10 Smart Tips To Help Authors Create an Amazing Book Cover Design Ross Kimbarovsky | January 16th, 2017
Many people use the idiom “don’t judge a book by its cover” to remind others that people should not prejudge the value of something based solely by its outward appearance. Yet when it comes to actual books, few heed that advice.
The simple truth is that today, nearly everyone judges a book by its cover. Covers matter. A lot.
Fierce competition has made standing out from the crowd incredibly difficult, especially for indie authors. Smart indies know that a striking book cover design can help to differentiate in a noisy marketplace, particularly when competing against traditionally published books. In fact, it’s entirely possible today to create self-published book covers that are impossible to differentiate from books released by traditional publishers.
Below, we’ll offer 10 smart tips to help you get an amazing book cover design for your upcoming book. But before we get to the tips, let’s be sure you understand why book cover design is more important today than it has ever been.
Traditionally, when books were purchased at retail, a striking book cover was necessary to get the reader’s attention when placed on a shelf next to hundreds of other books. But because most retail stores displayed just the book’s spine, it was impossible for authors to differentiate unless the prospective reader picked up their book or the book was displayed in a more appealing manner. Great book cover design has always been necessary to get the attention of retail merchandising managers if you wanted your book featured – and that remains true today.
Today, however, particularly for indies, the vast majority of sales occur online. This has allowed indies to compete against traditional publishers but has also made it clear that to get the readers’ attention, a great story must be matched by a great book cover design.
A typical reader will do a search on Amazon and will look at a handful of books. Sure, content and reviews are important, but the book cover is the first thing a potential reader sees and the cover can either make or break that initial impression. This is not surprising. Great images create an emotional reaction in people. Because images are processed by our brains 60,000 faster than words, a great cover is critical to make an amazing first impression. A poorly designed cover not only fails to create the emotional reaction you want to create in your readers, but also implies that the contents of the book are also sub-par.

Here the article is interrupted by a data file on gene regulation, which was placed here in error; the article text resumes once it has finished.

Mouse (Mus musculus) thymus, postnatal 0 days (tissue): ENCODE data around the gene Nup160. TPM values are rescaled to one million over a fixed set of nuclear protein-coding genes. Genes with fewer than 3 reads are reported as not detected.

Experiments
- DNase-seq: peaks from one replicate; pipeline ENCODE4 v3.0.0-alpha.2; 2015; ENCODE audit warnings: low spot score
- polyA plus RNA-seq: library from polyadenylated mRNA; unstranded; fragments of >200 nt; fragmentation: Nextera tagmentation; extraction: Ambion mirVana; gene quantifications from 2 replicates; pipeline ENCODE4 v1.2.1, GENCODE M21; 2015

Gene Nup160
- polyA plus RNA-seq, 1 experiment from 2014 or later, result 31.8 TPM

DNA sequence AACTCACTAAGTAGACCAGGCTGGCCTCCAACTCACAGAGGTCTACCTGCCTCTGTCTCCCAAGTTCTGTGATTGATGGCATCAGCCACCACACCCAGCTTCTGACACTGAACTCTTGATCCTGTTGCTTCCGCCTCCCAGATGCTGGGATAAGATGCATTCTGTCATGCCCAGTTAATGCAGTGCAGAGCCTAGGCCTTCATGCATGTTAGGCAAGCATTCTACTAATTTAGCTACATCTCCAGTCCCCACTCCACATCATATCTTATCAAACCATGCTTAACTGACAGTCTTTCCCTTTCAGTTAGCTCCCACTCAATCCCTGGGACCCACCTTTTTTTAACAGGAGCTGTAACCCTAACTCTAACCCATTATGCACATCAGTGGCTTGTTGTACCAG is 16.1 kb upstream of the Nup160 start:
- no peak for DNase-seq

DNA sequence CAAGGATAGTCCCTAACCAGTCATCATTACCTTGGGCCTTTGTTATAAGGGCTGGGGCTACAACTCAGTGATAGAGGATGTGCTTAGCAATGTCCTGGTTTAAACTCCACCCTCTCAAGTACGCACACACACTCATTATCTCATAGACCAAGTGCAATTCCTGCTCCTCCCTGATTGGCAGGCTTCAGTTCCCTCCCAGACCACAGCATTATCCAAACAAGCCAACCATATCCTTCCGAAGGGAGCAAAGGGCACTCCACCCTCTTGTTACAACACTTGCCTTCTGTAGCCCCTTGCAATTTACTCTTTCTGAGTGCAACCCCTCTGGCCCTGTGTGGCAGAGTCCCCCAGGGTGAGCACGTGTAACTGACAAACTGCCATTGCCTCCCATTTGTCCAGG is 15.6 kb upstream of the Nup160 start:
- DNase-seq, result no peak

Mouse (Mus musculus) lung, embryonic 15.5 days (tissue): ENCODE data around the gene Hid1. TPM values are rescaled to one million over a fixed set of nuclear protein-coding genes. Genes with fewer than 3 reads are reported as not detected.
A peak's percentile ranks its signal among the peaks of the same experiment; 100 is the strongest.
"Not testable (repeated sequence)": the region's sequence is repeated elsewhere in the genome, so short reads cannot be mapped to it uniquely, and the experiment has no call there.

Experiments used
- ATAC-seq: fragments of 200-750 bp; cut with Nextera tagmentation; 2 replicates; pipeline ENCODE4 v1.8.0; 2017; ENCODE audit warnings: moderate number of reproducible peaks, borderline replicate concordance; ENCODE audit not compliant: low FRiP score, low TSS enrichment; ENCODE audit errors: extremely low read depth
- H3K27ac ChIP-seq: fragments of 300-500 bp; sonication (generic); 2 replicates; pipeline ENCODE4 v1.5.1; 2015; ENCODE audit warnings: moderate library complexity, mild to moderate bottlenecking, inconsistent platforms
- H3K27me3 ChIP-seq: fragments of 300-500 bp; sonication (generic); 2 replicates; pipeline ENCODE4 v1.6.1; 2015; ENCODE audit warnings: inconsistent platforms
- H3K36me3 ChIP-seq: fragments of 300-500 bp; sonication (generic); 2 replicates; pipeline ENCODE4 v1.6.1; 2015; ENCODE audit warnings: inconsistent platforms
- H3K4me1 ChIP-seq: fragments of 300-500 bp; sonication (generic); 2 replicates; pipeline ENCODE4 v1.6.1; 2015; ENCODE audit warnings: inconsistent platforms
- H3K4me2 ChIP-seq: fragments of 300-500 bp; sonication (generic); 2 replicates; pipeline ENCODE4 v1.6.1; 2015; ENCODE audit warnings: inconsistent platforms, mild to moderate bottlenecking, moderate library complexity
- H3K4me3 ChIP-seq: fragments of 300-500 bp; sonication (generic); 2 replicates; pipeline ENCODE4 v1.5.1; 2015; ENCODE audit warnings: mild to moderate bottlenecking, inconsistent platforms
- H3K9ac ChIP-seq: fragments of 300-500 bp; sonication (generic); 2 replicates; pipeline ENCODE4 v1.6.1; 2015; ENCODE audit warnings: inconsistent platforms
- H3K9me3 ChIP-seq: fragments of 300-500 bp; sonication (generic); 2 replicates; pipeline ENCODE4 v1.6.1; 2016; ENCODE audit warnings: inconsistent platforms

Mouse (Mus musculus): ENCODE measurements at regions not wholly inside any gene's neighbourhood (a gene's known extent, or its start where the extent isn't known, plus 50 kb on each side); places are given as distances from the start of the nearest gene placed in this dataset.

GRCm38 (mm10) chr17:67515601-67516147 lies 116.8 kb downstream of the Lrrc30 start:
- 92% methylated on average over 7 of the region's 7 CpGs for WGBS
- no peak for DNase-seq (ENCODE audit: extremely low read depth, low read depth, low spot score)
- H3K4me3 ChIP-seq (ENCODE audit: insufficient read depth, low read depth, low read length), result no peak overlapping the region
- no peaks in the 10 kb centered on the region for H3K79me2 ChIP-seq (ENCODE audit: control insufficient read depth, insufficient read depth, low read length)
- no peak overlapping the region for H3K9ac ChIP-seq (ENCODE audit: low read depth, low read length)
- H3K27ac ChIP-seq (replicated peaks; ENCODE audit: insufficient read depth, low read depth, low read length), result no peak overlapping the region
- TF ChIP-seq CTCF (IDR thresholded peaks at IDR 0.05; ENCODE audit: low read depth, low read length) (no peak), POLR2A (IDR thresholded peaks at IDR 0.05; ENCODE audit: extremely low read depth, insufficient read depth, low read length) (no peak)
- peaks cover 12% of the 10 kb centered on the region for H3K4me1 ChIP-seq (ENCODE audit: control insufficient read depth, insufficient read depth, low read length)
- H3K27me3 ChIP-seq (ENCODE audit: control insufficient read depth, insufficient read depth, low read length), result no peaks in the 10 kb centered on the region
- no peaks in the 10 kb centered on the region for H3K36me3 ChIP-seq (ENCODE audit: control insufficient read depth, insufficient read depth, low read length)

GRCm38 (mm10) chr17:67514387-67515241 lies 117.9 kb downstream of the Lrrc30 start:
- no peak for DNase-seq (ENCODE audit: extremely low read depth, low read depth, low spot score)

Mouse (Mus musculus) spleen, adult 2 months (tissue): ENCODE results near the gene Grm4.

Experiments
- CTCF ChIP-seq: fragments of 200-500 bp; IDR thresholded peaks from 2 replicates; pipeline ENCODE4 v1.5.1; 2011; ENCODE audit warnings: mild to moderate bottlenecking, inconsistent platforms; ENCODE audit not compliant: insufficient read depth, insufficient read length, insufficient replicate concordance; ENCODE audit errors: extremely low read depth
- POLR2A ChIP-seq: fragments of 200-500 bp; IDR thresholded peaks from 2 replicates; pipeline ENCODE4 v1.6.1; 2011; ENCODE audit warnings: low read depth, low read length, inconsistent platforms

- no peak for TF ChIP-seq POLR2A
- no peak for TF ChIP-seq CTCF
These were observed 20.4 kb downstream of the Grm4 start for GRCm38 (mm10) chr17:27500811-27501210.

Covers can lead to more (or fewer) sales, can allow you to price your book higher (but underscoring the message of quality), and can lend you credibility as an indie author.
Don’t just take my word for it. Smashwords founder Mark Coker tells a story in his ebook, The Secrets to Ebook Publishing Success about R.L. Mathewson, a romance writer, who went from selling five or six copies a day of her romance novel, to selling over 1,000 simply by updating her book cover image.
The creatives on crowdSPRING (nearly 200,000 from just about every country on earth) have helped many authors and both non-traditional (CreateSpace, among others) and traditional publishers (Random House, among others) with amazing book cover designs.
Here are 10 smart tips to help authors create an amazing book cover design:
1. Be sure the design looks professional.
Whether you create your own book cover design (some authors are talented artists and can create effective covers without professional help) or get professional help on crowdSPRING or elsewhere, the most important element of an amazing book cover design is that it looks professional. Great book covers are easy to read – typographical elements are distinctive and clean. Images on the cover are connected to the story and audience. A book cover for a thriller shouldn’t be confused with a romance novel. We’ll offer plenty of examples below and you’ll find other examples in our recent look at some great book cover designs of 2016.
Look at book cover designs of other books in your genre. What color palettes do they use? What kind of imagery do they have? How are they using type in the design? Don’t copy – but look for examples as inspiration for what works.
Here’s a good example from a recent project on crowdSPRING for the book Bogeyman. The book is about a serial child-killer and the lawmen who tracked him down. This book was to be published through Amazon’s CreateSpace, so it had some special requirements (which are easy to accommodate on crowdSPRING). The winning designer, faucetana, did a nice job capturing the drama and the dark elements of the story.
Often, even if you can design your own cover, consider whether you should. A great design doesn’t need to cost thousands or tens of thousands of dollars. Focus on your strengths – writing – and let professionals help you with the other critical elements that will help your book succeed.
Advanced Tip: When you’ve created a few variations of a book cover design, send these out to trusted friends and colleagues for their feedback. It will help to have some objective feedback from someone other than you. This is one reason we include free focus groups in every project on crowdSPRING, including all book cover design projects – so that authors can easily and quickly survey their friends or others (privately or publicly), to get some feedback to the cover designs being considered.